A book is a wonderful thing! But of course it’s not much good unless people read it, and to make that happen, sometimes you need to go beyond social media and word of mouth. Printed book promotion materials can help you do that, so in this article we hope to help you find just the right combination of giveaways for your book.
One of the advantages of doing your own book design and typesetting is that you can also produce your own book promotion materials. To reduce the learning curve for you, InDesign Secrets offers free Adobe InDesign templates for all kinds of publications.
You probably don’t need all of the book promotion materials listed below. Read about your options, and then stick with a few of them. For purposes of illustration, we invented an author named Sonny Day with a book called Off the Deep End. Here are the book promotion materials you’ll find in this article:
Have you ever read a series that would have worked better as a single book? Or a standalone novel with untapped potential? When a story’s natural ending is ignored or overlooked, it can create an unsettling experience for readers. As indie authors, we don’t have agents to guide us on this matter, nor do we have publishing contracts that commit us to a particular direction. The decision is ours and ours alone. But how are we supposed to know if we’re making the right one?
Having written both a standalone novel and a series, this is something I’ve considered at length. From a business perspective, there are many advantages to writing a series. It can be easier to grow your fan base because loyal readers are more likely to buy additional titles, especially if you keep delivering the goods. Plus, many of the production and promotional activities that went into the first book can be leveraged for others that follow, so you’re not starting from square one.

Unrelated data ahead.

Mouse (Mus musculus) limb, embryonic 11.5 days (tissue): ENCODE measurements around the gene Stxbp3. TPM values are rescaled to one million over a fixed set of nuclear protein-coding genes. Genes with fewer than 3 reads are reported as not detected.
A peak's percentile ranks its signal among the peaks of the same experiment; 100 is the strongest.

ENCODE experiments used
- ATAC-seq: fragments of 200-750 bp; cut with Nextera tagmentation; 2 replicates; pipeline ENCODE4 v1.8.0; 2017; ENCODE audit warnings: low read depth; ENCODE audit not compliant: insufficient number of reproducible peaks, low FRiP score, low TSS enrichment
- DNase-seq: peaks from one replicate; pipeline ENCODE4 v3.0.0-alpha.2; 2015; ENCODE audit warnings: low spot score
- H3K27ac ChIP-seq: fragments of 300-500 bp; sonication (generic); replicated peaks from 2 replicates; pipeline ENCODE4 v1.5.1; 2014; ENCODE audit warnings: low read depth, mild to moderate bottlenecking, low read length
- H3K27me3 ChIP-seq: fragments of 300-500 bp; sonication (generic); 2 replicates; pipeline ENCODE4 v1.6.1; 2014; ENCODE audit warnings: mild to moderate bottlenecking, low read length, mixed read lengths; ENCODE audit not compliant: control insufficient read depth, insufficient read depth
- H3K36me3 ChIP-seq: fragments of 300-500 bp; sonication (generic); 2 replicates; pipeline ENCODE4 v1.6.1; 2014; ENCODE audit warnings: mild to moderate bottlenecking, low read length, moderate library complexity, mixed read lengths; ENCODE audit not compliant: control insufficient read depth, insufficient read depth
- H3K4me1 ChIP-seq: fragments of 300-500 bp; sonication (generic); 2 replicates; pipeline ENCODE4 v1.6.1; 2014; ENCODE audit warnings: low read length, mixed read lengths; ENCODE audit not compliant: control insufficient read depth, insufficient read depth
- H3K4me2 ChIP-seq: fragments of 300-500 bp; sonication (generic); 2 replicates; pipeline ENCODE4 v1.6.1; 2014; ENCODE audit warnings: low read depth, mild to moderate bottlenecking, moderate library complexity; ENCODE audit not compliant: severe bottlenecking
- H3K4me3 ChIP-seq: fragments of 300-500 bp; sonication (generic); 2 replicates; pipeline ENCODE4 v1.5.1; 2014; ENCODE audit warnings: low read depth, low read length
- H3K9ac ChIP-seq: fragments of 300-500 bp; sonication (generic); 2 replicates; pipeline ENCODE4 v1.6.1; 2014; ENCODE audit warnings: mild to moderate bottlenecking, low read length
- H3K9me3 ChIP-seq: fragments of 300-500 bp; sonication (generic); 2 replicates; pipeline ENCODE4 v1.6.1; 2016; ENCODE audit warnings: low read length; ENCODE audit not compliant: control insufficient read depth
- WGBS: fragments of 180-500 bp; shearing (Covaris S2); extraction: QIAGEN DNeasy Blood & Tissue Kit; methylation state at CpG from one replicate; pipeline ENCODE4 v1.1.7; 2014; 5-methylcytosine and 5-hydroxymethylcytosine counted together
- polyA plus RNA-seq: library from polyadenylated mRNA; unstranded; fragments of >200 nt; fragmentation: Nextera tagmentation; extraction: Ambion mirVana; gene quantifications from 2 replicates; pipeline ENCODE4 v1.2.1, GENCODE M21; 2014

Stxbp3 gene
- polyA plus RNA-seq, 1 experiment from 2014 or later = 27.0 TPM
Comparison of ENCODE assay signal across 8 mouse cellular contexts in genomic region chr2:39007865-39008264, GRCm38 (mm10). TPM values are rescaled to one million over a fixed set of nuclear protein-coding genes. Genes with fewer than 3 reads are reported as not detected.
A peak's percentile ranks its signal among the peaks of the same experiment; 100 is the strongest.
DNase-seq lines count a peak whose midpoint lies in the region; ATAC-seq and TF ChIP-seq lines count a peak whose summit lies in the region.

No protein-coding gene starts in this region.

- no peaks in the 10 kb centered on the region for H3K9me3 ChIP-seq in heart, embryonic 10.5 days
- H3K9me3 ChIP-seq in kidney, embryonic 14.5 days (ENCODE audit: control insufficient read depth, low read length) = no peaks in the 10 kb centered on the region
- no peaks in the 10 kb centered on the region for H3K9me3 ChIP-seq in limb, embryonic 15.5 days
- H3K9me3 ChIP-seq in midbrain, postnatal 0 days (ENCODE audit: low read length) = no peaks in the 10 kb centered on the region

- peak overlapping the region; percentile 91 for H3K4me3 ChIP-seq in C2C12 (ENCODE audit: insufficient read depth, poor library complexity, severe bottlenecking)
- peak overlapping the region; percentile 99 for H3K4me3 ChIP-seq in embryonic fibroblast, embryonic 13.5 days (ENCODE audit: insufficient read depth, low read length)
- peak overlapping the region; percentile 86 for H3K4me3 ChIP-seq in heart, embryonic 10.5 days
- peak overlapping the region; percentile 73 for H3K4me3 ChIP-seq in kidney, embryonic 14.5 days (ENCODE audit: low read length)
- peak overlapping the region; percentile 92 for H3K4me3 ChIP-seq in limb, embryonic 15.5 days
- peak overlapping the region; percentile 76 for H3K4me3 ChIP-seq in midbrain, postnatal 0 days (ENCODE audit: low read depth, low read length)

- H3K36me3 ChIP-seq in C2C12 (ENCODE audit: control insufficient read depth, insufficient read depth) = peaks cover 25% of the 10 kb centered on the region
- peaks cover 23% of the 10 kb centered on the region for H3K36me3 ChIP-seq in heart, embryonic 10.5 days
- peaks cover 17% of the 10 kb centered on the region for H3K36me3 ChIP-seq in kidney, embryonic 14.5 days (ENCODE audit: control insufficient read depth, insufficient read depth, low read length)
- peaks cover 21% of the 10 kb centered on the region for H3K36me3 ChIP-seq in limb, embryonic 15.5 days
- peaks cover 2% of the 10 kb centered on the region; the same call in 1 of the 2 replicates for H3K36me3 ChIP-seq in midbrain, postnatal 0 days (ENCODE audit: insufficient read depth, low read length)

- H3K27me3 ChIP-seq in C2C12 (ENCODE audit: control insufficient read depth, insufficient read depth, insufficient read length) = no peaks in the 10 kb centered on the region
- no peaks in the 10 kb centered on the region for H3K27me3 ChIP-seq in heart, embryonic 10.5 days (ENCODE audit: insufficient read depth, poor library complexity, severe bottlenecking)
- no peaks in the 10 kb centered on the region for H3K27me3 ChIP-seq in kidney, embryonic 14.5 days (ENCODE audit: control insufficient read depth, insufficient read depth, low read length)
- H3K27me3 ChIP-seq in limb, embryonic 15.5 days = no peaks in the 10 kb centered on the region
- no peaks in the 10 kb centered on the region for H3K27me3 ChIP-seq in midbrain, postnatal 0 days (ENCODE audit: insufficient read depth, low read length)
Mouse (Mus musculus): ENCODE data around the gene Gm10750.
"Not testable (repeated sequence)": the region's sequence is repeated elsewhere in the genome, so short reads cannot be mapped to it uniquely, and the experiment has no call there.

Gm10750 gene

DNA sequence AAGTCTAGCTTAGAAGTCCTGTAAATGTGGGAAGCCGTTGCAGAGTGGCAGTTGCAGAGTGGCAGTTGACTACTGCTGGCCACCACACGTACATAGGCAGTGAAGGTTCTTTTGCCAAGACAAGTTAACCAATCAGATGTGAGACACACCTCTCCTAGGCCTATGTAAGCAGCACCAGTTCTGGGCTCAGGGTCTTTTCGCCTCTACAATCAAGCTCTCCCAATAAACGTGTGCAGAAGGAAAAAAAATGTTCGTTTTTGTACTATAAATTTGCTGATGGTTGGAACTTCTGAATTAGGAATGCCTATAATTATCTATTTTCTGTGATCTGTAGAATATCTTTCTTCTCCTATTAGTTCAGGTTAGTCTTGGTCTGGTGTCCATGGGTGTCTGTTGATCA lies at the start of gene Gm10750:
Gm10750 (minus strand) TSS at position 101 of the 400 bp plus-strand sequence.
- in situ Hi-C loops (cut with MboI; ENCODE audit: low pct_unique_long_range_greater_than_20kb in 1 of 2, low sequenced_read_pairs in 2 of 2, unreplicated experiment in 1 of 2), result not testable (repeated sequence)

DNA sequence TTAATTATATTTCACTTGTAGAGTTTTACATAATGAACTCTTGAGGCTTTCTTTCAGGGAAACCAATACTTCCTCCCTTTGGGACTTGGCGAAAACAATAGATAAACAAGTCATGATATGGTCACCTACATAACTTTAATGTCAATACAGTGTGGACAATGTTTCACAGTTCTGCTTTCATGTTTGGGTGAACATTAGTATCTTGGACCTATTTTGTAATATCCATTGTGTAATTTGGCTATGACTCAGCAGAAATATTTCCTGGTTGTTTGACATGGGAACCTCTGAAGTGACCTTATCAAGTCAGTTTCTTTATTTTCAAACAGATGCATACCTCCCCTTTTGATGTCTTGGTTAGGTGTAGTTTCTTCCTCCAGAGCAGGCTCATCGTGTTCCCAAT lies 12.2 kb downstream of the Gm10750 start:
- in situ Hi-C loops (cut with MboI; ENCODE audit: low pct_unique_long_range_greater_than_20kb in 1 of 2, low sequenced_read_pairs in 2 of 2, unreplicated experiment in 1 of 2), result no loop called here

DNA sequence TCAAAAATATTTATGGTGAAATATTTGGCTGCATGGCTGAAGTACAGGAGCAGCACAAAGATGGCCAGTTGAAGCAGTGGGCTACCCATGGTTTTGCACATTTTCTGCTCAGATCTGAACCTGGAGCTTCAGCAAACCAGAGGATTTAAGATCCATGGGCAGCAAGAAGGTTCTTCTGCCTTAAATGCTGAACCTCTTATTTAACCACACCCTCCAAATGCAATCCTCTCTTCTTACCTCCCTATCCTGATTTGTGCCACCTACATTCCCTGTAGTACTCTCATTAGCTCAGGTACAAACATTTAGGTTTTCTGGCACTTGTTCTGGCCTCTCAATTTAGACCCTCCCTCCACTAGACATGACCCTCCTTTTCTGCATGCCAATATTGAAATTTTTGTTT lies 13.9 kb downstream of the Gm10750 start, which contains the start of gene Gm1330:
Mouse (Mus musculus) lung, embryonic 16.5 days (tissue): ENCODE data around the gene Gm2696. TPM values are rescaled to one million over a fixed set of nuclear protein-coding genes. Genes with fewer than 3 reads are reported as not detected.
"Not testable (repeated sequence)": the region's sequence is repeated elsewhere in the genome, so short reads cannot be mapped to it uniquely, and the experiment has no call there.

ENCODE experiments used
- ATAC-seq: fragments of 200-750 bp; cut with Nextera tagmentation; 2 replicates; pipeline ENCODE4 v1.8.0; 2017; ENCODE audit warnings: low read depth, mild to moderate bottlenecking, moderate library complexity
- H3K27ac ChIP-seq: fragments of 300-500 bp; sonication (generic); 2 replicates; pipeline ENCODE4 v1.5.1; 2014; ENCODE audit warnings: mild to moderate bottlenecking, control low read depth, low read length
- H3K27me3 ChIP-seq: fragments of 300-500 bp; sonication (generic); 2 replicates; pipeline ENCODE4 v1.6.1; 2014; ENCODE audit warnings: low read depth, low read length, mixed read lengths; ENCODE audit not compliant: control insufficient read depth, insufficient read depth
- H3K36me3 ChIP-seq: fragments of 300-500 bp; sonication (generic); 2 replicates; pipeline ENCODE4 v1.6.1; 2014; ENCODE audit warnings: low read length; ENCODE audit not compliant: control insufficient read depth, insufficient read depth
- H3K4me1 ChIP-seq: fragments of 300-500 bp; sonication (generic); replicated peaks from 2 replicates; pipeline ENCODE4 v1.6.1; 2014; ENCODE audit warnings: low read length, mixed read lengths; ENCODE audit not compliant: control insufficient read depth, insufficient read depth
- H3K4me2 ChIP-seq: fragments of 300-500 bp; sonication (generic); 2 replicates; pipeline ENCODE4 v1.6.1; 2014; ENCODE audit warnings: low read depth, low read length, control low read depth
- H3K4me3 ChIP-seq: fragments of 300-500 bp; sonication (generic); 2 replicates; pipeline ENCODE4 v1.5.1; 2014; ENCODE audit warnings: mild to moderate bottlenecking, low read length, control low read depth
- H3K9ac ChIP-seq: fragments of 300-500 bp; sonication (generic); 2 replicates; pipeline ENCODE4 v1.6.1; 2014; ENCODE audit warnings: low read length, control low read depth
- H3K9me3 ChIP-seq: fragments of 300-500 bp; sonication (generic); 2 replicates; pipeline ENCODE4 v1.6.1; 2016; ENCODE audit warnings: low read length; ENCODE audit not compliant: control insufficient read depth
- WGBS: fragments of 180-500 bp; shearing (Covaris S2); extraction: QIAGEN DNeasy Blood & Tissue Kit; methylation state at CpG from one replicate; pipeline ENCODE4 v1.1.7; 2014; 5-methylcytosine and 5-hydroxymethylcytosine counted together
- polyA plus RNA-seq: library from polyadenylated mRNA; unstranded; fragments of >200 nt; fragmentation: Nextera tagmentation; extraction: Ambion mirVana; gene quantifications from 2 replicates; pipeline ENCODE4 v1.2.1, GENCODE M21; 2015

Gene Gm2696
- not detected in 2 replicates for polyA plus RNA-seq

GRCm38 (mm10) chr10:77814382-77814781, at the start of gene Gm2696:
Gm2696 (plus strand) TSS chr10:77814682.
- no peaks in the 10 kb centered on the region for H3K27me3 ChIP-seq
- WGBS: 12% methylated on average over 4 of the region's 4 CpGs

While these benefits may sound appealing, not every story is destined to become a series. Forcing yours into the wrong container can have disastrous results. So, how do you know which path is the right one? Before you decide, consider these three questions:
If you’re checking out this blog you are more than likely a small business owner, marketing manager, passionate entrepreneur, or all 3 rolled into one.
Whichever category(ies) you fall into, by now you’ve realized that creating powerful content to promote your brand but not deplete your budget, is one of the greatest challenges you face on your way to revenue-generating brand recognition.